Recently, while at a high school, the students and I had a thorough discussion of the female anatomy including reproduction. In these schools where certain subjects are “taboo,” what is the responsibility of a sexuality educator and health teacher to respond to these students’ issues and questions? While discussing the female anatomy with the students, one asked, “where do females urinate from?” A female student, who had made it known that she was sexually active, proudly raised her hand and stated, “my clitoris.” All I could think about was not only my job security but the reality of the need for comprehensive sexuality education.
The focus needs to be on incorporating comprehensive sexuality education into the general curriculum, not necessarily only in health classes. This will ensure that everyone is using correct language, being inclusive, and not assuming heterosexuality. These risks of suicide among teenagers due to being bullied is unfortunately on the rise as evident by the Center for Disease Control and Prevention’s report (CDC) in 2012. This report revealed “that between January and May 2012, there were 11 suicide deaths in Kent and Sussex Counties, and 116 suicide attempts from students between the ages of 13 and 21” (O’Malley, 2012). Not addressing these issues can lead to unhealthy behavior and, according to the Journal of Adolescent Health, “sexual minority youth are more likely than their heterosexual peers to experience suicidal thinking or attempt suicide” (Russell & Joyner, 2001). This study accurately addresses the need to develop and implement specific lesson plans tailored towards these students and these findings could not be more relevant when examining sexual orientation and the impact of restricting controversial issues in our schools. This dramatic rise of teen suicides in Kent and Sussex Counties is the validation we need to pursue sexuality education (sexual orientation as a topic) in school curricula.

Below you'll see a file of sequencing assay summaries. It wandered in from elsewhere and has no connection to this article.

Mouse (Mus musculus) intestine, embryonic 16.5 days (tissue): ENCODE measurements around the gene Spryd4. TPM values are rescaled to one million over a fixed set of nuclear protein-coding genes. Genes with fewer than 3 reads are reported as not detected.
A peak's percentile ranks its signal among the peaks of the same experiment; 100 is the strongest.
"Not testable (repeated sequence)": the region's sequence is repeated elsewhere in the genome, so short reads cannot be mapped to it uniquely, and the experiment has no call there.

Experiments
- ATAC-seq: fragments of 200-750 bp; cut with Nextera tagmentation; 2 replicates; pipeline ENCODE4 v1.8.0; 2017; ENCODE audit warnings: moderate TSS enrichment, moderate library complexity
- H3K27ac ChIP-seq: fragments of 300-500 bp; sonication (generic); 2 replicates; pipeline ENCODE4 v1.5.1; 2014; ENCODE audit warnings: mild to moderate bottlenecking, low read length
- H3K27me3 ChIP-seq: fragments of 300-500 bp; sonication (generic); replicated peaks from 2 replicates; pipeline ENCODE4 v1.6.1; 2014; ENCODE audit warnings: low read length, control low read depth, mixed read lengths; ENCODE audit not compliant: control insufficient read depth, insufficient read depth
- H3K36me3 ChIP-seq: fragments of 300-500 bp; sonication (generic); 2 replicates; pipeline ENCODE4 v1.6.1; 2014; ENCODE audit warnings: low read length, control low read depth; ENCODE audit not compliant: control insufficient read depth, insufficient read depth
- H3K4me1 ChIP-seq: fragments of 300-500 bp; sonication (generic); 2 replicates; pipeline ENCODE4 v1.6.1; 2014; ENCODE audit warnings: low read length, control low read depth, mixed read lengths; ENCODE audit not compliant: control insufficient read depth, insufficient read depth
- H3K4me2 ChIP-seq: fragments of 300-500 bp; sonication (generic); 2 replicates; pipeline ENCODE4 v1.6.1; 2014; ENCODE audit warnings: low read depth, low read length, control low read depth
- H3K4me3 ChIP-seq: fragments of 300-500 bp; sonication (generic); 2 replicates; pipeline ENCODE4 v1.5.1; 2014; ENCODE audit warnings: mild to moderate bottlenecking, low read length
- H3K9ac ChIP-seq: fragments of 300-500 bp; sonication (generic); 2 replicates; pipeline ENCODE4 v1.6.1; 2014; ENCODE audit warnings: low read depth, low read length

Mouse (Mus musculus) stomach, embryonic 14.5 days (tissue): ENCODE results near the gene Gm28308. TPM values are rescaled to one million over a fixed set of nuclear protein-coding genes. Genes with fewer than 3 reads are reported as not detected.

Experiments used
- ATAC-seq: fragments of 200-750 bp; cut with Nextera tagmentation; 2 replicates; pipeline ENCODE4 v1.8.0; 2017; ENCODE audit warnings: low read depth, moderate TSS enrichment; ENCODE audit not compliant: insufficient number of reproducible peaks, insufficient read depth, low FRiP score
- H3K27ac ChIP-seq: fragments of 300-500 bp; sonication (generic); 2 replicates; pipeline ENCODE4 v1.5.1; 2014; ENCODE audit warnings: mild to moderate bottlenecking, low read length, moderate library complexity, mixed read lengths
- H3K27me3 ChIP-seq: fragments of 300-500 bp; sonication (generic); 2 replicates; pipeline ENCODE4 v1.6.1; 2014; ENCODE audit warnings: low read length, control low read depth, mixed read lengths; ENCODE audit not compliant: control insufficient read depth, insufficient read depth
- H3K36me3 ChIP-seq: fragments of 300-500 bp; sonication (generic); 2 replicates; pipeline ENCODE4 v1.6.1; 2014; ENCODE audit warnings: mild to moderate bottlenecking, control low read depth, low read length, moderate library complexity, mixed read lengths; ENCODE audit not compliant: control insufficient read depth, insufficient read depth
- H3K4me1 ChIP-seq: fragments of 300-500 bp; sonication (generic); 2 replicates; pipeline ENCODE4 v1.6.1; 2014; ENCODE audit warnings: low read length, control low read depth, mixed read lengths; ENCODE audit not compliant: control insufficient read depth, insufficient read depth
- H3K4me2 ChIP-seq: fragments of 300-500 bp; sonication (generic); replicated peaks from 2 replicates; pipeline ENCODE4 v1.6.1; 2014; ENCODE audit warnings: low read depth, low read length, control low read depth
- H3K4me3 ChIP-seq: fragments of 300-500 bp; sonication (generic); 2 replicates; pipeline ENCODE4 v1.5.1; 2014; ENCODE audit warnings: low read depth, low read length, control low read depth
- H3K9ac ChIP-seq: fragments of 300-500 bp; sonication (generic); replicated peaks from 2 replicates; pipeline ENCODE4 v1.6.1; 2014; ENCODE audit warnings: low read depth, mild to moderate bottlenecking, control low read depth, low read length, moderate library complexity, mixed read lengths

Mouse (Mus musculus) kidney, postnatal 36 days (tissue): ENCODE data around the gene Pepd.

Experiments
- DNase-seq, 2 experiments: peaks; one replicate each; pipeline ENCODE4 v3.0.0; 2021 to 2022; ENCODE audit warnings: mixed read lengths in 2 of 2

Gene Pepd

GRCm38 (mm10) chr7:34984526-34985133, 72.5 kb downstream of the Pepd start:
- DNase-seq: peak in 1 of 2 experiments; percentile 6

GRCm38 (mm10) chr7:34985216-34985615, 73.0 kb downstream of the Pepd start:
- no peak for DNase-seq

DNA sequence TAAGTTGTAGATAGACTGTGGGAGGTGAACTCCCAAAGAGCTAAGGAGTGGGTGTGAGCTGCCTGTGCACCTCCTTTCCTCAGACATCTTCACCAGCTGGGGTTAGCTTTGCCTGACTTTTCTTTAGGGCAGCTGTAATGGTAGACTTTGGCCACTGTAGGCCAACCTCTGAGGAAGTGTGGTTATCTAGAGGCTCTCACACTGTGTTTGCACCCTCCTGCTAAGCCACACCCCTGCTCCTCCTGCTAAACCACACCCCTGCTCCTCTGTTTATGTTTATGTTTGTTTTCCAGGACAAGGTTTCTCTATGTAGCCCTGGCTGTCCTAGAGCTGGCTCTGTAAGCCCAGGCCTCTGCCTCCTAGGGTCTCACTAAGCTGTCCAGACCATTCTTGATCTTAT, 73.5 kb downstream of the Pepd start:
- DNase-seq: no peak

Advocating for Sexuality Education
In conclusion, advocates for sexuality education in the schools need to their homework. They need to find out what programs are being taught, who the instructors are, and they need to keep up with the most current research and literature. As mentioned previously, advocates also need to know about the school board members, their opinions, and if there are any advisory committees mandated by the state. It is also extremely important to note that not all parents have an equal say in the decision making process, and only parents whose children are involved in these programs should participate. Along the same lines, student input should be a main focus and consideration in these discussions, as they are the ones most impacted by decisions made at local, state, and national levels.
- Familiarize yourself with the standards/curriculum in your state’s Department of Education
- The National Sexuality Education Standards provide clear and concrete guidelines when teaching sexuality curriculum
- Attend a school board meeting and familiarize yourself with who is making school decisions
Haffner, D.W. & de Mauro, D. (June 1994). Winning the Battle: Developing Support for Sexuality and HIV/AIDS Education, New York: Sexuality Information and Education Council of the United States (SIECUS), 1991; and People for the American Way (PFAW), Teaching Fear: The Religious Right’s Campaign Against Sexuality Education, Washington, DC: PFAW.
O’Malley, S . (November 2012). Delaware Children’s Dept. addresses teen suicides in budget proposal. Newsworks.
Russell, S. & Joyner, K. (August 2001). Adolescent Sexual Orientation and Suicide Risk: Evidence from a National Study. American Journal of Public Health. 2001; 91 (8): 1276-1281.